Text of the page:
Curfews and Notifications
Why did the City implement curfews?
The City supports and facilitates peaceful protests, and has a responsibility to protect life, safety and property within our community. On May 29, an event started in downtown as a peaceful protest in response to the death of George Floyd. Unfortunately, the crowd grew quickly and the situation became dangerous and violent, resulting in fires and significant damage to businesses and public property.
After the acts of violence and destruction that occurred in downtown Eugene on the evening of Friday, May 29, the City Manager declared a state of emergency (EC 2.1055).
Based on Friday night’s events and in order to protect public safety and de-escalate potentially dangerous situations, the goal was to prevent large crowds from gathering after peaceful protests completed.
There are essentially two options within city code to reduce crowd size: a curfew or a limitation on crowd sizes. The City Manager felt the second option would put police officers in the problematic position of having to decide which crowds to limit. This did not seem equitable, while a curfew applies to everyone.
After consulting with all members of the City Council, the City Manager decided to implement the curfew in as limited a space as possible and extend it only as needed to preserve the safety of the public and prevent a reoccurrence of destruction and other unlawful acts that occurred May 29.
Why didn’t the City implement a curfew on Friday, May 29?
Curfews are very rare in Eugene and can only be enacted by the City Manager when a state of emergency has been declared (EC 2.1055(4)(f)).
On Saturday, May 30, the City Manager, in consultation with the Eugene City Council, declared a state of emergency in response to the unexpected acts of violence and destruction that occurred in downtown Eugene on the evening of Friday, May 29. Once the declaration was in place, the decision to implement a curfew was made each day based on the information and circumstances at the time.
Why didn’t the City provide more notice about the curfew?
We are working to do this better in the future. Several factors made it challenging to release information in a timely way. Curfews are rare and the decision to implement them is based on the immediate circumstances, and they require contacting all City Councilors. As soon as the decision was made based on events on the ground and the Council was contacted, the notice was sent to the media and then posted to the City’s website and social media accounts. Officers on the ground announced the information to people in the area.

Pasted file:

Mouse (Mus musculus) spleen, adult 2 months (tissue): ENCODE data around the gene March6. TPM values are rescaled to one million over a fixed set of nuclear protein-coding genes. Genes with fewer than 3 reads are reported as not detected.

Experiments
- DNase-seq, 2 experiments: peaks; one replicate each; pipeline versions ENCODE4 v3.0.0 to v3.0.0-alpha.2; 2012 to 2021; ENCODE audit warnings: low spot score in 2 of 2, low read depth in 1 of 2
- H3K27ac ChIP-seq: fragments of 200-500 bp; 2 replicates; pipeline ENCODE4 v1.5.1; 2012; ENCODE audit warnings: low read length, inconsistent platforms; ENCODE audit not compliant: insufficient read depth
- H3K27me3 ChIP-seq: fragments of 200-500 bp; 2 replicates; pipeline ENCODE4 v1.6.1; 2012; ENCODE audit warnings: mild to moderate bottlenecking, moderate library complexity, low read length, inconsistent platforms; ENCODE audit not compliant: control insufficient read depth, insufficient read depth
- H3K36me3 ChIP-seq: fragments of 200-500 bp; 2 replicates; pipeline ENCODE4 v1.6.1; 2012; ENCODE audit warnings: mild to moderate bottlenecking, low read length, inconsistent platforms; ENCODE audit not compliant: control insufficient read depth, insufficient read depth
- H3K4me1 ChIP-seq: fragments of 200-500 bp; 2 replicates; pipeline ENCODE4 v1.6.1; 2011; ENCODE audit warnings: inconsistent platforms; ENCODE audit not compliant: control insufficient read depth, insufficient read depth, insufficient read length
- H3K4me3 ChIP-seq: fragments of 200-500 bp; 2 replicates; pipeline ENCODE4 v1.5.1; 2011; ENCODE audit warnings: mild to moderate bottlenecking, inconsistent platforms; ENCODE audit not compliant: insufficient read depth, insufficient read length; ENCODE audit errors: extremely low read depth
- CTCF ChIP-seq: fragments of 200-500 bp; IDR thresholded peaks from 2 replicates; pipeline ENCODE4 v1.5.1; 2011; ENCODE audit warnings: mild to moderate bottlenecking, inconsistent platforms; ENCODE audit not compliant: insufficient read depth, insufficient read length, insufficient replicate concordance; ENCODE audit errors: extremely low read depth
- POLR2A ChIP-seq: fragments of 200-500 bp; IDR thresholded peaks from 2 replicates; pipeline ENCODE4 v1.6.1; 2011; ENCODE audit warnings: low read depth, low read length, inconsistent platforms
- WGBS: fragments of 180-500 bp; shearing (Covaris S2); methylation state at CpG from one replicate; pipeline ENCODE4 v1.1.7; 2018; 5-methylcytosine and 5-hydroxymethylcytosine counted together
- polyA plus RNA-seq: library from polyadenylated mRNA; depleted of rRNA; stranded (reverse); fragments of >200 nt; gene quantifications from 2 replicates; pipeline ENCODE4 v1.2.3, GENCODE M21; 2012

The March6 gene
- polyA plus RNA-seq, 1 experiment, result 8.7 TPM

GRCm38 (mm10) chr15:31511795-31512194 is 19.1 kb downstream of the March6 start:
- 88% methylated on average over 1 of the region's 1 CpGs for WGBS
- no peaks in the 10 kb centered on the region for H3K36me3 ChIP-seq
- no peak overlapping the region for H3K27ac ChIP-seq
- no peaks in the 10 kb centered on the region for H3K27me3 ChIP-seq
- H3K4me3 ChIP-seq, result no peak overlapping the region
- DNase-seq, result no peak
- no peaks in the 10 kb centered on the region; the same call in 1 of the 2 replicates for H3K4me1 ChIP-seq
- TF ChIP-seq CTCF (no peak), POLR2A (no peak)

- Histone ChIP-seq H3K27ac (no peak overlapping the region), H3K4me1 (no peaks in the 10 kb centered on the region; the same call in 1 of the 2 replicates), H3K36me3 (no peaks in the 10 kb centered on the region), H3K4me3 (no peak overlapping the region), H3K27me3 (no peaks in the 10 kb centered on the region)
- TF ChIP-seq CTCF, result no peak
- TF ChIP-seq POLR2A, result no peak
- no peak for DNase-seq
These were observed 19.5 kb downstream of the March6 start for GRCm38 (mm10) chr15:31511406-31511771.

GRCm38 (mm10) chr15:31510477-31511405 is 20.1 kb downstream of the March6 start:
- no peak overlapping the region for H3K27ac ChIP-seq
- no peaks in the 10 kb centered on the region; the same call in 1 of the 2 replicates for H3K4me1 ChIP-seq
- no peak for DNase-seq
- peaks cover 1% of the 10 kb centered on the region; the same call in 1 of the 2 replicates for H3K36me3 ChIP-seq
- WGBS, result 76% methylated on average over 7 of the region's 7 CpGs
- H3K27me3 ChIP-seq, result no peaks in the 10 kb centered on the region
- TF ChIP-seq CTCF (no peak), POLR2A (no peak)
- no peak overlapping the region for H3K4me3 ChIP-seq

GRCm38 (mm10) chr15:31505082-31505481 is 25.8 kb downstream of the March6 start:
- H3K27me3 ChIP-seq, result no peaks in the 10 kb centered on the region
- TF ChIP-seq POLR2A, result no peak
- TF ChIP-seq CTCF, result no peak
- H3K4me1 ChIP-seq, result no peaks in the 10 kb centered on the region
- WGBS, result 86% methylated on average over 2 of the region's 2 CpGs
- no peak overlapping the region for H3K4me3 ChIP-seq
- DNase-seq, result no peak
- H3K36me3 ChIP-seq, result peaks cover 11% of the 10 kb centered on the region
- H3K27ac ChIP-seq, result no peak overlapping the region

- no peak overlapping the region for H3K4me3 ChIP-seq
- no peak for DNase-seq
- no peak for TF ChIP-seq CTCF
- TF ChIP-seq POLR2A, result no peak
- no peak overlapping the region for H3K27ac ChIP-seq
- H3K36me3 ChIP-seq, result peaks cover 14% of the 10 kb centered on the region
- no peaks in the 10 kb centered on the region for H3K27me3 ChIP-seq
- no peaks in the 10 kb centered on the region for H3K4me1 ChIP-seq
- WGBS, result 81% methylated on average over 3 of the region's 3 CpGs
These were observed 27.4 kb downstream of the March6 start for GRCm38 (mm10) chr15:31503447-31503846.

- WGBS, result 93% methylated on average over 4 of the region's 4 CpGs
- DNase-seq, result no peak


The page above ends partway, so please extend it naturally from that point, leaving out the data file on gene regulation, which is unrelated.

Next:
We understand the concern and frustration around the curfew implementation and will continue to look for better ways and processes that could improve these types of notifications.
Why did the City use the push notification alert to cell phones? Why didn’t the City use this alert before?
In response to the call for more communication about recent curfews, emergency alerts were sent on two systems established to keep the community informed. One is an opt-in service found on the City’s website, the other is an emergency system that pushes alerts to mobile devices.
Many people complained that we had not properly informed the community of the implemented curfews. By alerting everyone in the City, including those on the streets, we hoped to gain better compliance of the curfew through education, rather than enforcement.
Our goal was not to interrupt sleep or inconvenience people, but to keep people safe and informed during dynamic and evolving situations.
We will continue to work to balance the need to broadly communicate about events like the curfew and ensuring the use of the appropriate communication tool. Learn more about the different types of emergency alerts the City utilizes and how you can sign up and alter your subscriptions.
Why were exemptions not respected?
(reporter hit with tear gas, police actions outside the curfew zone, arrests and interactions with people who were not protestors)
The City values our local journalists and the essential role they play in communicating what is happening in our community and within local government. Credentialed media were specifically exempted from the curfew in order to facilitate their work and help ensure transparency. We also recognize that there is inherent risk for media reporting on a dynamic situation and we respect the risk media members take to keep the community informed.
The incident of a reporter being hit by a gas canister is very unfortunate and we share the community’s concern. The City Manager and Eugene Police Chief reached out to the news outlet and the reporter the next day. We also updated our process the next day to help increase the visibility and safety of media on the scene. We will continue to work on this process to help improve the situation for both media and first responders.
We have received reports of people who were exempt from the curfew being subject to police action. These reports have been passed to the Police Auditor, who is independent of EPD and will examine each allegation in detail to determine if any policy or performance violations took place.
As Police Chief Skinner noted in his discussion with the City Council on June 8:
“The application of what we did, in hindsight, could have been better and more measured and so part of my commitment to this council and this community is a reaffirmation and commitment to ongoing police reform as we look at identifying those mistakes that we potentially made.
When this community asks us to be better it’s our responsibility to find out and listen to them on what better means, including: what we need to do with policy, with training and education, and with the culture of the police department. We stand at the ready to have those conversations and be fully engaged to adjust the things we need to adjust.”